The Clinton Voters Jump Ship
Obama’s shrinking base.
Feb 15, 2010, Vol. 15, No. 21 • By JONATHAN V. LAST
In New Jersey, it was worse. Chris Christie was outspent by a millionaire incumbent in a state Obama won by 15 points. Christie won by 5 points, and the exit polls showed defections among the same groups who had been against Obama in the presidential primaries. Where Obama had been only -3 among white men, Christie was +34; where Obama had run even with older whites, Christie was +25; where Obama had been competitive among non-college educated whites (he was only -4 in the general election), Christie was +34. In the rural south, Obama had won Gloucester and Salem counties easily. A year later, they went for Christie. In heavily industrialized Passaic County, Obama had won by 21 points; Christie came within 8.
Which leaves Massachusetts. There were no exit polls for the January special election. One approximation comes from a Public Policy Polling survey conducted a few days before the election, which concluded with Scott Brown ahead by 5 points. Brown was +12 among white voters (Obama had been +20), and the poll suggested that Brown did very well among middle-aged voters: He was +14 among those age 30 to 44 and +3 from age 45 to 64. Among these groups Obama had been +18 and +20. The town and county results tell the same story. Plymouth and Worcester counties are two ethnic, blue-collar strongholds that went heavily for Clinton in the primaries, by 21 and 25 points, respectively. Brown won them by similar margins: +26 in Plymouth and +23 in Worcester.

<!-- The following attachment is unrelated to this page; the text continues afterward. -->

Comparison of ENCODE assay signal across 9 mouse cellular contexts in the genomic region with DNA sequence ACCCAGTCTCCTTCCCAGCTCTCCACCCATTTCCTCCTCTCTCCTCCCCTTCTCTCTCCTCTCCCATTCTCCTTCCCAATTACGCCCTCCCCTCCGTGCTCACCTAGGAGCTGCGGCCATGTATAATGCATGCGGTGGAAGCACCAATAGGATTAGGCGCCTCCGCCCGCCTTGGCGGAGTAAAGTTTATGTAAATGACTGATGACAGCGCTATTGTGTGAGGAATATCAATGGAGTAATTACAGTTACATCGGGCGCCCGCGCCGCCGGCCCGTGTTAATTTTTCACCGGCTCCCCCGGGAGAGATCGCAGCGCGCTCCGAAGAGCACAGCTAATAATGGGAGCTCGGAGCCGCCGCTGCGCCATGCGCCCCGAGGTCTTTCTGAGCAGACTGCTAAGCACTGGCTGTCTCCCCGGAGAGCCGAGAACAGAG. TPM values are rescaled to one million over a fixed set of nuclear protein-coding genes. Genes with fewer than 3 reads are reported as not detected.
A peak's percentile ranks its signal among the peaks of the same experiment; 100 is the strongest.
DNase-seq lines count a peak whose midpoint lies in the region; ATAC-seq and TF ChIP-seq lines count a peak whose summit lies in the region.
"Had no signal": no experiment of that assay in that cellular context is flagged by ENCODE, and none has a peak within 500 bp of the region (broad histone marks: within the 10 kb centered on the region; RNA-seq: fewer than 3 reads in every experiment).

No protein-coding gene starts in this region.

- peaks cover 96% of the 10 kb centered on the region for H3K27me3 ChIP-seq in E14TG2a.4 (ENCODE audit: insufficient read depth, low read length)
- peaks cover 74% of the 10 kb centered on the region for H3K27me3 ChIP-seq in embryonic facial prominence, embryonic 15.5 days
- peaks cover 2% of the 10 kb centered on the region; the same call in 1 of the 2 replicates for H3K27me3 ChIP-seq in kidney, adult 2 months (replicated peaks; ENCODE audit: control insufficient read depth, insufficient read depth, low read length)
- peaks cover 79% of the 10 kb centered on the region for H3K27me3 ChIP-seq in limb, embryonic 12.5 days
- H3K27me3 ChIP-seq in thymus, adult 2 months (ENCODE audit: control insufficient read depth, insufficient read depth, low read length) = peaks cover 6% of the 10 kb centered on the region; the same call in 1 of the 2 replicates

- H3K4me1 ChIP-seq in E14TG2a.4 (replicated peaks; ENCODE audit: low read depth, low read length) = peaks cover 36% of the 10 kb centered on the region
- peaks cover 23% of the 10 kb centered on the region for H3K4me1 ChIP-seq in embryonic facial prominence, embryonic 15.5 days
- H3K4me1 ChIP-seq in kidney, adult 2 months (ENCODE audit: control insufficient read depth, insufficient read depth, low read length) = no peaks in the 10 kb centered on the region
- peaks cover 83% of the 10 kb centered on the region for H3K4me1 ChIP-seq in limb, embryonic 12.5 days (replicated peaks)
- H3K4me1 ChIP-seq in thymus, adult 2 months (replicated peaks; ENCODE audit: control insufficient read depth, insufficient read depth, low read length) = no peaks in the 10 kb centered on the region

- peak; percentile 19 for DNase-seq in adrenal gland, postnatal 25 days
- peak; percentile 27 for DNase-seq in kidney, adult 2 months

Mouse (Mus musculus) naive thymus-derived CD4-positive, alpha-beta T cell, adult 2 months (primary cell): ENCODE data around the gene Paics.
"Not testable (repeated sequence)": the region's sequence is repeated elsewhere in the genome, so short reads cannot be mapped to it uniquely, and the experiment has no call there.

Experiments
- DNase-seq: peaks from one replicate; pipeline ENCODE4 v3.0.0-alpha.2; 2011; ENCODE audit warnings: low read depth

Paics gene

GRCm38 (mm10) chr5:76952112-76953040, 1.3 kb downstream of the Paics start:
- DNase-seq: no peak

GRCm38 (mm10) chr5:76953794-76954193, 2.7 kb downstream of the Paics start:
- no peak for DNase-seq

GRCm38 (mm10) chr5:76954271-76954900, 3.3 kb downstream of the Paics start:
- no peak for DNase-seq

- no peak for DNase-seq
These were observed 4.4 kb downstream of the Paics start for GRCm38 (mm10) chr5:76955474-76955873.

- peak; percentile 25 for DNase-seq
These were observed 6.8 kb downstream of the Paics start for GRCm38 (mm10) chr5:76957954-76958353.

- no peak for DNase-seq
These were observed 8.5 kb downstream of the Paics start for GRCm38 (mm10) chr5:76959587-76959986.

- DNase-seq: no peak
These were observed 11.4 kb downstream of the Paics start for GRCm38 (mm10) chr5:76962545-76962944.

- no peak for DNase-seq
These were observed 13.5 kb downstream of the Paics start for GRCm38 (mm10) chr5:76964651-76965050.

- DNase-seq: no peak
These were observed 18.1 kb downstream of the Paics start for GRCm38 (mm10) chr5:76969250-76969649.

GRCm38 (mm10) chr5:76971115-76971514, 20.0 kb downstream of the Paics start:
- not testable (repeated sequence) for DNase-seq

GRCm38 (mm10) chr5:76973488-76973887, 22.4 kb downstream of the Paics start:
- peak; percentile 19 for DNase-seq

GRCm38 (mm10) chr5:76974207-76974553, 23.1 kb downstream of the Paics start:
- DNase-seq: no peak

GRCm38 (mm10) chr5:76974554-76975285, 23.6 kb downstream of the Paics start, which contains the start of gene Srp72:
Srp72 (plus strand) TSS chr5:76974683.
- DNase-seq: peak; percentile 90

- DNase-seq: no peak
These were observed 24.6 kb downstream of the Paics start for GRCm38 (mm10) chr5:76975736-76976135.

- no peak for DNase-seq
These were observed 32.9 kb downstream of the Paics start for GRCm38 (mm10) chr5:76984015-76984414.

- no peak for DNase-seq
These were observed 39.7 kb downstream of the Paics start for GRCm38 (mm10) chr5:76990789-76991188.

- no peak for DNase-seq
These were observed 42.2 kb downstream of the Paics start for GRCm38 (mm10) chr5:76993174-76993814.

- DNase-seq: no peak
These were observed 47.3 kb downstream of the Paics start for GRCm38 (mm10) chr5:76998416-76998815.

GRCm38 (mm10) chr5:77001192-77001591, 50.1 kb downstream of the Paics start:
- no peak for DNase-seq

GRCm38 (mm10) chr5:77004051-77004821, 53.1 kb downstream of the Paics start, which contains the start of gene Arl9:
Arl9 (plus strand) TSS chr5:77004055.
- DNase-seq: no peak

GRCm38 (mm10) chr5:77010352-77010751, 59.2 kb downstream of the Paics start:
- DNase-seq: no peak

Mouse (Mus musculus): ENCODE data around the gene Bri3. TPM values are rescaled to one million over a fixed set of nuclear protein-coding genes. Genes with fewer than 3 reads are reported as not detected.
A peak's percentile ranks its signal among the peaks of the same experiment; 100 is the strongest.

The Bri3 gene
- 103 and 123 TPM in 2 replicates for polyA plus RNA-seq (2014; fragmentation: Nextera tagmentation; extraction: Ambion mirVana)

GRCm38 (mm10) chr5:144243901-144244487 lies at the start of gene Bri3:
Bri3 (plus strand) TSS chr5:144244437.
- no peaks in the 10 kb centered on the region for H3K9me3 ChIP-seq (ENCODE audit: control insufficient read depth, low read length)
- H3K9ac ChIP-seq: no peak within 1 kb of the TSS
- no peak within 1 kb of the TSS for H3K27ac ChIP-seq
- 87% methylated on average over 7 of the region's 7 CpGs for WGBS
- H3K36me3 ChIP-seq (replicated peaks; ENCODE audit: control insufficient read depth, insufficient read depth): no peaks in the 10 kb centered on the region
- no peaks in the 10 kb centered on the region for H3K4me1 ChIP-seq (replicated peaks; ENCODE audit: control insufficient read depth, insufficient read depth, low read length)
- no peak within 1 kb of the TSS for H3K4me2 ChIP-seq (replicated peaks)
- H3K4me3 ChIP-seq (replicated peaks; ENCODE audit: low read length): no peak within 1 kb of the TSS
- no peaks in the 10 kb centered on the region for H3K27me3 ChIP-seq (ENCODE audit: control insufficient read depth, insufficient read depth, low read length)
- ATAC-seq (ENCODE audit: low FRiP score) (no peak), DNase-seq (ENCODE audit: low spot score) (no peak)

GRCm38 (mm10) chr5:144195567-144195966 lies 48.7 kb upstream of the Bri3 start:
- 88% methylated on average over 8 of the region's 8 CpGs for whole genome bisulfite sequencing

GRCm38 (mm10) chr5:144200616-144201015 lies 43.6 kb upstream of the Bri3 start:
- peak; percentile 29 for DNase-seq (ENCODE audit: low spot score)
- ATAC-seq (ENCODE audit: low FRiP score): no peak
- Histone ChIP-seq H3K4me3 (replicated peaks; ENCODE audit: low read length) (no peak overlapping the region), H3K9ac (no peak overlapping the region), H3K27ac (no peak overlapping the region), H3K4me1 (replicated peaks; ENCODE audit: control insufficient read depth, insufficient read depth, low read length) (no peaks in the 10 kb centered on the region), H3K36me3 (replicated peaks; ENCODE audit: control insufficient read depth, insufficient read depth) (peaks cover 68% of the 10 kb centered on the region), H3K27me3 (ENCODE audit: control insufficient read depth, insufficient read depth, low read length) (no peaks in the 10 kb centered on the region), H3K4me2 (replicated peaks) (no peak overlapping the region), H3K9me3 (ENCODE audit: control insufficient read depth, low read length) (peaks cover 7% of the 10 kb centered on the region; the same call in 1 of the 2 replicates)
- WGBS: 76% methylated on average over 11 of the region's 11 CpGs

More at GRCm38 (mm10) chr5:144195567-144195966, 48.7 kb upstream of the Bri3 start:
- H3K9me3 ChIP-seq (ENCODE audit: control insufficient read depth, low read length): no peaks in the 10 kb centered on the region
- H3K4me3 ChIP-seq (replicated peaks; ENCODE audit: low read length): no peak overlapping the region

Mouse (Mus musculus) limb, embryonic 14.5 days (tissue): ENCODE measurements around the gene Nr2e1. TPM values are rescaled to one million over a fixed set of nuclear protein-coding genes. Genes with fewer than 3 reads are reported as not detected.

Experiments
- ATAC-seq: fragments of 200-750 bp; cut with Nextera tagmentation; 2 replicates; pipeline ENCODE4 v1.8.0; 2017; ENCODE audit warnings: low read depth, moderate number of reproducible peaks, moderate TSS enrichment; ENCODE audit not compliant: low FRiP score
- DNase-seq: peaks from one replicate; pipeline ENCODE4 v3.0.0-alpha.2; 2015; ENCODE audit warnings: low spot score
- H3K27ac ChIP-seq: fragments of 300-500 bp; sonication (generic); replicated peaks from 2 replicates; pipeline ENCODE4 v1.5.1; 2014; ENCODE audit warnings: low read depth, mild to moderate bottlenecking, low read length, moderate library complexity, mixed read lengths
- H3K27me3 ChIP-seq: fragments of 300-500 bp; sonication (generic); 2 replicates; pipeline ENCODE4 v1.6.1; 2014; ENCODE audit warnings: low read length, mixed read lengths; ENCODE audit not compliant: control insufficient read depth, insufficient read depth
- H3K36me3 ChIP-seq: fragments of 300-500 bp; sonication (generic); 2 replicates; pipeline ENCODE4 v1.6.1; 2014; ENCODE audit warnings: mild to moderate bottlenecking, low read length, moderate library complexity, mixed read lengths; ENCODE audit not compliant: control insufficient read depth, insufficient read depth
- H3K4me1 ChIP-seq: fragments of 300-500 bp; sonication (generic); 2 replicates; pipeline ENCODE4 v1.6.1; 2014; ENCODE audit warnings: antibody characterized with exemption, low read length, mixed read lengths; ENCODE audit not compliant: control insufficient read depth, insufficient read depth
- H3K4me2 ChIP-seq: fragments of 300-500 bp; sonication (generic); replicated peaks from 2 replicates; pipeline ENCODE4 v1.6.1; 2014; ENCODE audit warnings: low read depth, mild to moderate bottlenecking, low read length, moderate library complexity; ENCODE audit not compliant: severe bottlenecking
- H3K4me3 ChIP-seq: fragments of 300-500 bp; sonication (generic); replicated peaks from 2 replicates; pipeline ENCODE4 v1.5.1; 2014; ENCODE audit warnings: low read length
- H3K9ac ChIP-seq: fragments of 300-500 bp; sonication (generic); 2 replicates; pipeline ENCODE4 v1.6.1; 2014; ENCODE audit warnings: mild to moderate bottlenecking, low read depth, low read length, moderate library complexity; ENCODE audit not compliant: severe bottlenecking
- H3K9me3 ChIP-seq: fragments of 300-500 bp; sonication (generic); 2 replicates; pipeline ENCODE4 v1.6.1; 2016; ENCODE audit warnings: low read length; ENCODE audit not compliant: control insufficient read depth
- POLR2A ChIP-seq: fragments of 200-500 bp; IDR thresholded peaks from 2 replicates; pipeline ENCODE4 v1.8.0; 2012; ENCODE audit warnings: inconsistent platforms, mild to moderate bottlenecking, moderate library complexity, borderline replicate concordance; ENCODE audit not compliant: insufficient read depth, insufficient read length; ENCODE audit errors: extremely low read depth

Caveats abound, of course. This is an exercise in apples and oranges, comparing Democratic primary voters with general election voters. It artificially claims three distinct Democratic candidates as generic proxies for Obama—and even uses a preelection poll sample in lieu of actual exit poll data. This can’t count for science, even on the Internet.
But if we accept that the comparisons are at least marginally valid, then Obama is not encountering some new, unanticipated resistance from the electorate. Instead, it may be that his general election triumph was the aberration—that his coalition was never as strong as the financial panic of September 2008 made it seem. It would mean that he is now returning to his natural base of support and that the Jacksonians and others who resisted him in the primaries have turned away once again from his charms.
But it also suggests something more, that the Democratic party is now the party of Obama, for good and for ill. While the president is no Jacksonian, his party has many in its ranks. Democratic officeholders should be concerned about their voters fleeing not just from Obama but from their party as well. The president may be in the process of trimming the Democratic base back into something that looks an awful lot like his own primary base.
A few weeks ago Representative Marion Berry, a Jacksonian from Arkansas’s First District, recounted an exchange he had with the president. Asked how he was going to prevent a midterm disaster on the scale of 1994, Obama replied, “Well, the big difference here and in ’94 was you’ve got me.” Which may be precisely the problem.
Jonathan V. Last is a senior writer at The Weekly Standard.